The Cold Days of Winter

As the mercury dropped outside this week, I raised the thermostat, made a cup of tea and snuggled under a blanket on the couch. At one point I drove to the Bissell Centre to drop off some donations. The entrance was riddled with shopping carts and sleeping bags; the people inside finding relief from the frigid temperatures. When I walked in, an odd sense came over me. Sadness, guilt, gratefulness: all wrapped into one.

Before each recess we check the temperature: at – 20 degrees or colder, we stay inside. My trip to the Bissell Centre reminded me that not everyone has that choice, that luxury. I can’t help but wonder what brings people to a point in life where they have no home to go to. I wonder about their individual stories. At some point, they were all children in elementary school, exuberant about life. And now they leave their shopping carts at the door to find refuge from the cold in downtown Edmonton.

When I drove away, the bag of clothing I dropped off seemed so insignificant. My thoughts jolted back to our students. It is devastating to think that any of them might potentially be forced to live on the streets, without a home to call their own.

We certainly cannot predict the path our students will take in life. We can however create a supportive school environment for each and every student. We can help build a foundation of skills: literacy, numeracy, problem solving and critical thinking. We can model empathy and compassion. We can inspire our students to find purpose and passion in life. We can give those deemed ‘at risk’ a little bit of normalcy and acceptance.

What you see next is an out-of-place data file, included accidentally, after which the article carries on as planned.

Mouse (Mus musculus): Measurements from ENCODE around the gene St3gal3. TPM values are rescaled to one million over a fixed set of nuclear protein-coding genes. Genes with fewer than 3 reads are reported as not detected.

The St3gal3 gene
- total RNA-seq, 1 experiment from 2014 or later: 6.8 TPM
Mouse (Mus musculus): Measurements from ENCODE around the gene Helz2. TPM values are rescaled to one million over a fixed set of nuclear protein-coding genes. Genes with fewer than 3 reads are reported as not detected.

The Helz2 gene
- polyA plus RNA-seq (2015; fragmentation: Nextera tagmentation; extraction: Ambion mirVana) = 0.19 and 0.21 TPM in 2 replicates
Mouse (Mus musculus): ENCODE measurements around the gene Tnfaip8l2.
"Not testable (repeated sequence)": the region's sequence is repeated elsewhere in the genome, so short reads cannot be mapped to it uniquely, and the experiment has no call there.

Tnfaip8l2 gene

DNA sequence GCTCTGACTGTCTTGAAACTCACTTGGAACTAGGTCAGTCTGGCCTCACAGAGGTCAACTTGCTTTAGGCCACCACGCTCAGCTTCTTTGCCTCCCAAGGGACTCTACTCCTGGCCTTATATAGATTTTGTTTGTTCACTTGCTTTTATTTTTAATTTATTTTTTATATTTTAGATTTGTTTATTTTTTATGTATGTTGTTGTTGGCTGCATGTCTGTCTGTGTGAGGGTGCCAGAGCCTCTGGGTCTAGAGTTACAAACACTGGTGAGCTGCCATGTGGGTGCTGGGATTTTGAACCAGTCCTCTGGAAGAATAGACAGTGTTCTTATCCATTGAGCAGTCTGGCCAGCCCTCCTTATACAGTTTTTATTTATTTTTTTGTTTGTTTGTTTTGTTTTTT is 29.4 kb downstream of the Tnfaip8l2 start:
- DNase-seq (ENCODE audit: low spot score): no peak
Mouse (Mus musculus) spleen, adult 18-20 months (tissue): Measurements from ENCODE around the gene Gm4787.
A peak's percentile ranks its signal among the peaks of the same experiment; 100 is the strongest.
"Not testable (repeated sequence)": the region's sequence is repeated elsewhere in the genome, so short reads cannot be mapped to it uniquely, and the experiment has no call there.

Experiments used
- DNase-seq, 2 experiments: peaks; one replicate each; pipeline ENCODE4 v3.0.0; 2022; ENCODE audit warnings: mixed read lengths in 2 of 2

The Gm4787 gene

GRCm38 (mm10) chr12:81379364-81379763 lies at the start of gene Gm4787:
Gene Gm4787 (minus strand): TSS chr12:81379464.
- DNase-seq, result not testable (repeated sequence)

I will continue to donate clothing and money for a warm meal here and there; and perhaps to those without, that gesture is not so insignificant. Yet I will also strive to empower each student I encounter. I may not see the results but our students are certainly worth the effort.

2 thoughts on The Cold Days of Winter

  1. Such a complicated issue, the homeless. May we focus and give much energy both as individuals and a society to find a way to humanize those who find themselves in dire circumstances. You’ve made a good first start with this blog.

  2. We served dinner with our small group at the Mustard Seed again on Dec 3rd. I always find it so difficult to do this before hand; I don’t look forward to being reminded of the darker side that life could hold for any of us. But then I get there and start washing dishes before people arrive, and the tension in me starts to break. Dinner starts, and you’re on the serving line making the evening a bit brighter for each person passing your station – not just with hot food, but with a smile, or a joke, or kind words. And I light up a little brighter inside.

    There are lots of circumstances that bring those people into that line. I cannot imagine the amount of hardship most of these people have seen. Hopefully my silly attempts at humour doesn’t detract from the message of care and love which is carried with helping hands serving a hot meal at the Mustard Seed…

    We all do our part, as resources (time, money & humour) allow. It all starts with helping the young ones in our charge navigate the very bumpy road of life.

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